LGBT rights in Norway

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LGBT rights in Norway
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Same-sex sexual activity legal? Legal since 1972
Gender identity/expression Transsexual persons allowed to change legal gender
Recognition of
Registered partnerships from 1993–2009*
Same-sex marriage since 2009
*Existing partnerships remain valid, but no new partnerships accepted
Adoption Married and committed same-sex couples allowed to adopt
Military service Gays and lesbians allowed to serve openly
Discrimination protections (see below)

Norway, like most of Scandinavia, is very liberal in regard to lesbian, gay, bisexual, transgender (LGBT) rights and it also became the first country in the world to enact an anti-discrimination law protecting homosexuals in certain areas.

Former laws against homosexuality

In 1972 Section 213 of the Penal Code, which prohibited sexual acts between men (but not women) was repealed. The law was last used in 1964. Following the repeal, the age of consent became equal at the same time of legalization at 16, regardless of gender and/or sexual orientation.

Recognition of same-sex relationships

Gender-neutral marriage[1] has been legally provided since 1 January 2009 in Norway.

A bill was proposed on 18 November 2004 by two MPs from the Socialist Left Party to abolish the existing civil union laws, and make marriage laws gender neutral. The move was withdrawn and replaced by a request that the cabinet further investigate the issue. The conservative cabinet of that time did not look into the issue. However, the second cabinet Stoltenberg announced a common, unified marriage act as part of its foundation document, the Soria Moria statement. A public hearing was opened on 16 May 2007.

On 29 May 2008, the Associated Press reported that two Norwegian opposition parties came out in favour of the new bill, assuring its passage when at the 11 June vote. Prior to this, there were some disagreements with members of the current three-party governing coalition on whether the bill had enough votes to pass.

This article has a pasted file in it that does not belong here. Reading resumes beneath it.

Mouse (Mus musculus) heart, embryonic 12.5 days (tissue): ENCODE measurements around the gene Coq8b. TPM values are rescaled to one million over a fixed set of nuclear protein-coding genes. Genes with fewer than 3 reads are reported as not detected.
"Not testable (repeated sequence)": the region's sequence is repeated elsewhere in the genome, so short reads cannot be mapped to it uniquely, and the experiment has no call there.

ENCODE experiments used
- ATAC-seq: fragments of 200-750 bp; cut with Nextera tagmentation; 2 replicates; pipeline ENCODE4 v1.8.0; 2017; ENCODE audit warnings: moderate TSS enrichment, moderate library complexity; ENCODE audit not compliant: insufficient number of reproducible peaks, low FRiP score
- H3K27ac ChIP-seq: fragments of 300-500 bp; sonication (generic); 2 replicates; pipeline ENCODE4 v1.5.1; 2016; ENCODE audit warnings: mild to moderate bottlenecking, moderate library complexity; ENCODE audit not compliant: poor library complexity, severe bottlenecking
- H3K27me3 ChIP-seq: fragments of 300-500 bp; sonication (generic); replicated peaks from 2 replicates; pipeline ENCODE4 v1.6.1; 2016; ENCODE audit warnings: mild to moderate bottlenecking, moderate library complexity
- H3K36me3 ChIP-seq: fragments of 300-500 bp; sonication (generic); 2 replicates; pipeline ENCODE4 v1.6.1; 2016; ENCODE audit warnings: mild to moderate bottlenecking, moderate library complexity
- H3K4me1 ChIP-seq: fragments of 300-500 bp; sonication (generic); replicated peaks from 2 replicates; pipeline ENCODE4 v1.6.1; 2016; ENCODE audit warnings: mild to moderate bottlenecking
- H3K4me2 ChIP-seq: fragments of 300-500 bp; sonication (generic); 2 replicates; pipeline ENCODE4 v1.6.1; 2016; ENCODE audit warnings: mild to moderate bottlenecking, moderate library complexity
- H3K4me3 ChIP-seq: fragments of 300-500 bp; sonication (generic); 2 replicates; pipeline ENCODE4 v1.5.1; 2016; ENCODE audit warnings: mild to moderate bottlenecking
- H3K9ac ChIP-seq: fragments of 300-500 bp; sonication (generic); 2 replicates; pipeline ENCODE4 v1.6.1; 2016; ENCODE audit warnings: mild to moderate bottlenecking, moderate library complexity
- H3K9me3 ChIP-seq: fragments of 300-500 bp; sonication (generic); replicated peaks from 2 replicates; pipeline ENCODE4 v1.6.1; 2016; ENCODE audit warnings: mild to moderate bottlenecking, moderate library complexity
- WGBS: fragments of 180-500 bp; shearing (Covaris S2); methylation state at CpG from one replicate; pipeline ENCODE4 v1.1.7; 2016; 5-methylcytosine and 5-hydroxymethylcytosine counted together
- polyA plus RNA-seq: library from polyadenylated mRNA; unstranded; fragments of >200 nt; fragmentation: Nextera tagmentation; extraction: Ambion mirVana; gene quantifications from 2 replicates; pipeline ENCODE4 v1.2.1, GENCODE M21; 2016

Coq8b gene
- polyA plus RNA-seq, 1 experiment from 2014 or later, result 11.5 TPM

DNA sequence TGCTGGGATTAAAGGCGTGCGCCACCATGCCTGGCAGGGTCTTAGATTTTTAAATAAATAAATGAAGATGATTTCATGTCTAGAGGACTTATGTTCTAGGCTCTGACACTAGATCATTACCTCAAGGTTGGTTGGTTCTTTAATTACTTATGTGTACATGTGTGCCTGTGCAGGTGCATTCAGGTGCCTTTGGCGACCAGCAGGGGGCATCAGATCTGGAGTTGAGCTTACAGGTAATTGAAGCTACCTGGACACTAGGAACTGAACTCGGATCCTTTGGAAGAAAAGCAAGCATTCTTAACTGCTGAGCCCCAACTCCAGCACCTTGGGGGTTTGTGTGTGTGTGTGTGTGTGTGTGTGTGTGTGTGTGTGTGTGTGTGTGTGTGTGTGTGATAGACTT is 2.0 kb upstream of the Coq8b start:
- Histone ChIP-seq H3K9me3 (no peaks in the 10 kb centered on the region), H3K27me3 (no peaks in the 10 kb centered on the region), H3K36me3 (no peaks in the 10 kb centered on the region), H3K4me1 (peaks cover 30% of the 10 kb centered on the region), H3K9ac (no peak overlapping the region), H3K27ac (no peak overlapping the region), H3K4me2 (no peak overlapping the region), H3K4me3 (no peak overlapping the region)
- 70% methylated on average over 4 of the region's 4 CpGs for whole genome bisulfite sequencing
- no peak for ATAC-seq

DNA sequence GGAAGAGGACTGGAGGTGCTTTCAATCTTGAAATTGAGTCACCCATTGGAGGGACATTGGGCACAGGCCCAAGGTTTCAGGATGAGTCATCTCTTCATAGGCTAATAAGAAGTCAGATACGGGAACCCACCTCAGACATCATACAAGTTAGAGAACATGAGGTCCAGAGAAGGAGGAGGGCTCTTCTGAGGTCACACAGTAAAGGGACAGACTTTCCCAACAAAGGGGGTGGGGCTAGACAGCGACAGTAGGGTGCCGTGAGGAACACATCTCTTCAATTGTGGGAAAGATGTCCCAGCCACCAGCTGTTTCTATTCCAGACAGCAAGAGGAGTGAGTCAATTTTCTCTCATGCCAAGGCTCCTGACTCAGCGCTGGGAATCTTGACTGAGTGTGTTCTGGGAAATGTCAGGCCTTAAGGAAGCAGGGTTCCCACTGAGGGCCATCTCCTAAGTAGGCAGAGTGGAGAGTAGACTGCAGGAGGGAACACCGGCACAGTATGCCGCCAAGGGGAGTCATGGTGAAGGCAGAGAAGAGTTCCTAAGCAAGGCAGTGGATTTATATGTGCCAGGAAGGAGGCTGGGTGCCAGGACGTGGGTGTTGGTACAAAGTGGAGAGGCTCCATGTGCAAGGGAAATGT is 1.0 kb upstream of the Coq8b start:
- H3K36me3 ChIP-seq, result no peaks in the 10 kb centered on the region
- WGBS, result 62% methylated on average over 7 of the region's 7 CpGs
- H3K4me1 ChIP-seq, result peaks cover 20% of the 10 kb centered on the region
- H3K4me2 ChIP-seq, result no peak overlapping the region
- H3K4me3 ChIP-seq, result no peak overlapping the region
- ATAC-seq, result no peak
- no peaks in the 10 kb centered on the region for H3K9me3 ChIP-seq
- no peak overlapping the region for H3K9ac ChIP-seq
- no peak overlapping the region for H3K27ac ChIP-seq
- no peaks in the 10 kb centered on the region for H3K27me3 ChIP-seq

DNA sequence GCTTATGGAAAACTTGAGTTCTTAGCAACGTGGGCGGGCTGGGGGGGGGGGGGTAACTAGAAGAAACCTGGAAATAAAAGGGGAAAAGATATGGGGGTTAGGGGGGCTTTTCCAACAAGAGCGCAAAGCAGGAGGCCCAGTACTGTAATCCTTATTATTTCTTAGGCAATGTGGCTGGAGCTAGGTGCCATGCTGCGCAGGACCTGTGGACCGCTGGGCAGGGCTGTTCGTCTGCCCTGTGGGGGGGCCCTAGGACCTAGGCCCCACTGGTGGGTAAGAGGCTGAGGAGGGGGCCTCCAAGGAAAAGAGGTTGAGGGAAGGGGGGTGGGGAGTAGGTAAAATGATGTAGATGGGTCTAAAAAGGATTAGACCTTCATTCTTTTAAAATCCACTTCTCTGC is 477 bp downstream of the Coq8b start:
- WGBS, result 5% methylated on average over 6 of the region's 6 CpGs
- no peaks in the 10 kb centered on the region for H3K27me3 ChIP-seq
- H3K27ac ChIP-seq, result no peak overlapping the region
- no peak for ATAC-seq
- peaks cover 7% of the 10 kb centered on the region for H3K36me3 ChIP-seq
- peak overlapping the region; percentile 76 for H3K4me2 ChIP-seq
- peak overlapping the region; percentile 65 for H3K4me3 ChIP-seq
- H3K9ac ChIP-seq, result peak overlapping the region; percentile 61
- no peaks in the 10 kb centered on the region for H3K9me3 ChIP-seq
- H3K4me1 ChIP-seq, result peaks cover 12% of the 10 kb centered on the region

The first parliamentary hearing, including the vote, was held on 11 June 2008 approving by 84 votes to 41 a bill that will allow same-sex couples to marry. This came after the Norwegian government proposed a marriage law in 14 March 2008, that would give lesbian and gay couples the same rights as heterosexuals, including church weddings, adoption and assisted pregnancies. The new legislation amended the definition of civil marriage to make it gender neutral. Norway's upper house passed a new equality law with 23-17 vote in favor of the gender neutral marriage. The King of Norway granted royal assent thereafter. The law took effect on 1 January 2009.

Adoption and family planning

Married and committed same-sex couples are permitted to adopt under Norwegian law. Stepchild adoption is also allowed for all married and committed couples. For lesbians artificial insemination is perfectly legal and is paid for by the state.

Additionally—pursuant to the law which legalized same-sex marriage—when a woman who is married to or in a stable co-habiting relationship with another woman becomes pregnant through artificial insemination, the other partner will have all the rights and duties of parenthood "from the moment of conception".

Military status

Homosexuals can serve openly in the Armed Forces.

Discrimination protections

In 1981, Norway became the first country in the world to enact a law to prevent discrimination against homosexuals by amending Paragraph 349a of its Penal Code, prohibiting discrimination based on sexual orientation in the provision of goods or services and in access to public gatherings. In the same year, Paragraph 135a of the Penal Code was amended to prohibit hate speech directed at sexual minorities.[1]

There is still no general protection against anti-gay discrimination, beyond employment, housing and hate crimes and speech. As for anti-trans discrimination there is no protection whatsoever.

Living conditions

There is a fairly-sized gay scene in Oslo. Most of Norway is very gay-friendly, an example can be found in Norway's socially liberal Nordland County, where churches are seen to fly rainbow flags.

Summary table

Homosexuality legal Yes (since 1 March 1972)
Equal age of consent Yes (since 1 March 1972)
Anti-discrimination laws in employment Yes (since 1 March 1982)
Anti-discrimination laws in the provision of goods and services Yes (since 1 March 1982)
Anti-discrimination laws in all other areas No
Same-sex marriage(s) Yes (since 1 January 2009)
Immigration rights for same-sex couples Yes (since 1993)
Recognition of same-sex couples Yes (since 1 January 1989 for unregistered cohabitation and 1 April 1993 for registered relationships - no new registered ones from 1 January 2009)
Both joint and step adoption by same-sex couples Yes (since 1 January 2009)
Gays allowed to serve in the military Yes (since 1 September 1994)
Right to change legal gender Yes (since 1 July 2000)
Access to artificial insemination/IVF for women married to or in stable relationships with women Yes (since 1 January 2009)
MSMs allowed to donate blood No (under review)

See also



*Some information provided in whole or in part by